For Lisa Sherry, it was a departure from the sophisticated, neutral aesthetic the High Point, North Carolina-based designer has become known for. Sherry’s clients, who live in the upscale Myers Park neighborhood in Charlotte, North Carolina, had requested one thing: color. “The clients loved my style, but wanted a bit more color,” she explains. “It’s always a fun challenge to do something different.”
First, though, the dated Dutch Colonial needed major updating that consisted of
keeping the original footprint, but knocking down walls, expanding some spaces, and adding windows, not to mention overhauling the entire kitchen. With the help of kitchen designer Valerie Pressley and architect Greg Terry, Sherry transformed the entire downstairs—and the master bedroom and bathroom upstairs—into a sleek, modern space that doubles as a fantastic entertaining place and family-friendly area to unwind.
To marry her signature neutral aesthetic with the modern pops of color her clients requested, Sherry began with a base palette of white, gray, and black throughout the first floor. In the kitchen, driftwood-stained wood floors and sleek white cabinets are brought to life via a mirrored backsplash, a lavender chandelier, and one-time wood-finish counter stools, which were repainted a bold yellow. To add extra interest to the white cabinetry, Sherry added long, vertical gold cabinet hardware and black-and-gold inlay accents. A classic Carrara marble countertop finishes the look.
Down the hall in the living room, Sherry breathed new life into the once dark and dated space with the updated white walls, metallic silver ceilings, and a dramatic antique mirrored wall across from the one-time red brick (but now white) fire
place. The addition of a simple custom-made sofa in linen complemented the blue cotton velvet tête-à-tête chaise along with blue glass accessories and colorful custom throw pillows, which provide instant color to the room. The homeowner’s heirloom accent chair and low-lying card table and chairs proved to be the perfect balance to the newer
pieces. “She had inherited a lot of cool pieces from an aunt, but we wanted to modernize them,” says Sherry. By reupholstering the chairs in an updated pink-and-cream cut velvet zebra print, Sherry was able to not only modernize the pieces but add welcome pops of color to the room.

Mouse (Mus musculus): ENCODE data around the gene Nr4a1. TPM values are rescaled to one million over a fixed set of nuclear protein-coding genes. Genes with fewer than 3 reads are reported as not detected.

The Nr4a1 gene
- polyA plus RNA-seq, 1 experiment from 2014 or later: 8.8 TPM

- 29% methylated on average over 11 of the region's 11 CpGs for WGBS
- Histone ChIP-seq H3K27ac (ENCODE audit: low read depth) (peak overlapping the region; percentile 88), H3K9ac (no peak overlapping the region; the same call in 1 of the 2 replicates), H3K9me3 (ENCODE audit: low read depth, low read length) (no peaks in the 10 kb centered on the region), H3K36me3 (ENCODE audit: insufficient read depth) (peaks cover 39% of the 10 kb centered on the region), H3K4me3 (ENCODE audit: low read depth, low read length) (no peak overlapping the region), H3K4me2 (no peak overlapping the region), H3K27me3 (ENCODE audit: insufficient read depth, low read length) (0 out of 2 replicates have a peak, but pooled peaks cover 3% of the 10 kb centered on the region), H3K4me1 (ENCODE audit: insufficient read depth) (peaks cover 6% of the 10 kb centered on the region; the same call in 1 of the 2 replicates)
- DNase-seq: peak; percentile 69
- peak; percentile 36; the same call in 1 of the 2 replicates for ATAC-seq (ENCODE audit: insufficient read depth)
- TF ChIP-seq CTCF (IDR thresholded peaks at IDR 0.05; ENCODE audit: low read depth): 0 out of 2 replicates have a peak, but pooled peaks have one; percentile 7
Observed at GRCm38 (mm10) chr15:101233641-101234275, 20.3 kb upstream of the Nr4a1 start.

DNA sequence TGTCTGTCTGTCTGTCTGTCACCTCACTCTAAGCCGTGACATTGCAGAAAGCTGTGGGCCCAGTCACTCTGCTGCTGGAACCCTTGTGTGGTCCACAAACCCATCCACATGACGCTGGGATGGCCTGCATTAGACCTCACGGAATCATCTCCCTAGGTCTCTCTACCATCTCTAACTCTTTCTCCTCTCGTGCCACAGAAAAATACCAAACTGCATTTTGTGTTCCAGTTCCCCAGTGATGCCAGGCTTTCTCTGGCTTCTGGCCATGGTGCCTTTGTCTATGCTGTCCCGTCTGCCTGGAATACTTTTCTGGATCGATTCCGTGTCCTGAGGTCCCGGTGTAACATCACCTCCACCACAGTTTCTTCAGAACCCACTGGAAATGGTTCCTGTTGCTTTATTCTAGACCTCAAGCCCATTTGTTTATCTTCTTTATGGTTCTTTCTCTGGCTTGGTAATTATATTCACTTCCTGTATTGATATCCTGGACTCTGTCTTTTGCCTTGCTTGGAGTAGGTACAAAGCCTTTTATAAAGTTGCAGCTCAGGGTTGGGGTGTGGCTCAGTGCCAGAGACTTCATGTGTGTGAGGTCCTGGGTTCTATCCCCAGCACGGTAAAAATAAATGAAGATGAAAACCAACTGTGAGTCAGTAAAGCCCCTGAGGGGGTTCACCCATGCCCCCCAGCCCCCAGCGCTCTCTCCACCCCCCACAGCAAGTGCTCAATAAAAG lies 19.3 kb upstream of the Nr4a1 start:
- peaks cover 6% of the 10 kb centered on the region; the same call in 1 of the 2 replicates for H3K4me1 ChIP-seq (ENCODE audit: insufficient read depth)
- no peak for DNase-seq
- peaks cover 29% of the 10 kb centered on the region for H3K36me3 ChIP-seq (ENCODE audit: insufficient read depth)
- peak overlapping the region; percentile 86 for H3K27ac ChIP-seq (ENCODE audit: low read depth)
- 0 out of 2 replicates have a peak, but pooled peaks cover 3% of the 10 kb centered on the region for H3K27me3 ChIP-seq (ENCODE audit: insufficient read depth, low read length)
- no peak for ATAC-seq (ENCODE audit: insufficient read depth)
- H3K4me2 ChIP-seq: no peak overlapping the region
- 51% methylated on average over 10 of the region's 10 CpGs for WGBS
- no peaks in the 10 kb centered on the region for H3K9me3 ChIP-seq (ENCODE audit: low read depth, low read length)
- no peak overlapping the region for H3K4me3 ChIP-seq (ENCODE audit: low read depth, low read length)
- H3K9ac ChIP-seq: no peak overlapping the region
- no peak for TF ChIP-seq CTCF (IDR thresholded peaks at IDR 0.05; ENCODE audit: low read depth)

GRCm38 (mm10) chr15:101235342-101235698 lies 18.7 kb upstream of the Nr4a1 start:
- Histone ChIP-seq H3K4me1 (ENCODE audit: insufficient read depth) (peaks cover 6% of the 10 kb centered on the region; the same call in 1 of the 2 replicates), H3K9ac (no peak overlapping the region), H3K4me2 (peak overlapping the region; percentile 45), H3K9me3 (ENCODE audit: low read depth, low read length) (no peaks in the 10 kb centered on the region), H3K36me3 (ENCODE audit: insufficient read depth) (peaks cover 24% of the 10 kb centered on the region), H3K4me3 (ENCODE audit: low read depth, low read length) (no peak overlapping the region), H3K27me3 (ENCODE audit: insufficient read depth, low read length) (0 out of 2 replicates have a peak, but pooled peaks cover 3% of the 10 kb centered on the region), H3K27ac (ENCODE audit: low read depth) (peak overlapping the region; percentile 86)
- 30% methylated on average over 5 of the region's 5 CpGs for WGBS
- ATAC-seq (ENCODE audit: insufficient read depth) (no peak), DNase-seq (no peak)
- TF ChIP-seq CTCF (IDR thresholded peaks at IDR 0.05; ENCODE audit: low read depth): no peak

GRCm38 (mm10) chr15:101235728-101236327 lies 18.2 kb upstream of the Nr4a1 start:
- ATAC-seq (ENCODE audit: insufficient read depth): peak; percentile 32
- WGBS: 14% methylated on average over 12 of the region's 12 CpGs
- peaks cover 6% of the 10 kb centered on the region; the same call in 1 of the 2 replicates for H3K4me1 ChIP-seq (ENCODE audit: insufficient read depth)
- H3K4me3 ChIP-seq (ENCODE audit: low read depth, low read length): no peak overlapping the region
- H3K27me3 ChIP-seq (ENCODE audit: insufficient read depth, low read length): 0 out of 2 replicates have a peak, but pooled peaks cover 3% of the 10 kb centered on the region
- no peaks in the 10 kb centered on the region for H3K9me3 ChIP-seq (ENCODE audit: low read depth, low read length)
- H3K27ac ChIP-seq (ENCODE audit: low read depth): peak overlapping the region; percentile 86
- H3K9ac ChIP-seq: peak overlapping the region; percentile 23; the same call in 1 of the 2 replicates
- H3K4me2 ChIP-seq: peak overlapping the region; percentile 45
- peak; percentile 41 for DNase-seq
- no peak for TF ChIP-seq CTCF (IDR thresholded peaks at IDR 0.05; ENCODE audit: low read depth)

In the dining room, Sherry once again took advantage of the clients’ existing pieces. She refinished the
buffet in white lacquer, and added a tall decorative screen in lieu of artwork to create interest to the space. A custom-made curved banquette—“I love how it curves into the window,” says Sherry—sits in front of the screen, while French chairs hand-stamped with a Moroccan motif and a table the homeowner found complete the dining area. A black lacquered ceiling brings interest to the space, says Sherry, adding that it also “makes it cozier and adds a bit of drama.”
Upstairs, Sherry kept with the same neutral color palette and brought in color via bed linens by Jonathan Adler. “There was a lot of wood in the furniture and on the floors,” she says. “I wanted the bedroom to feel cozy. They wanted it to feel sexy.” To add these elements to the room, Sherry upholstered the panel behind the bed and then layered it with a custom fabric headboard. To bring in more light, Sherry and architect Terry installed transom windows above the bed and heightened the existing windows. In place of traditional bedside lamps, Sherry added small chandeliers as a way of layering design elements.
Though the home was once dated and dark, it’s now a place of light and color—something the homeowners desperately were seeking when they enlisted Sherry and her team of designers. “I have clients who have great taste,” explains Sherry. “And it’s hard for them to have a vision for a space as a whole. [The homeowners] love pattern and color . . . [they] trusted me to pull it all together.”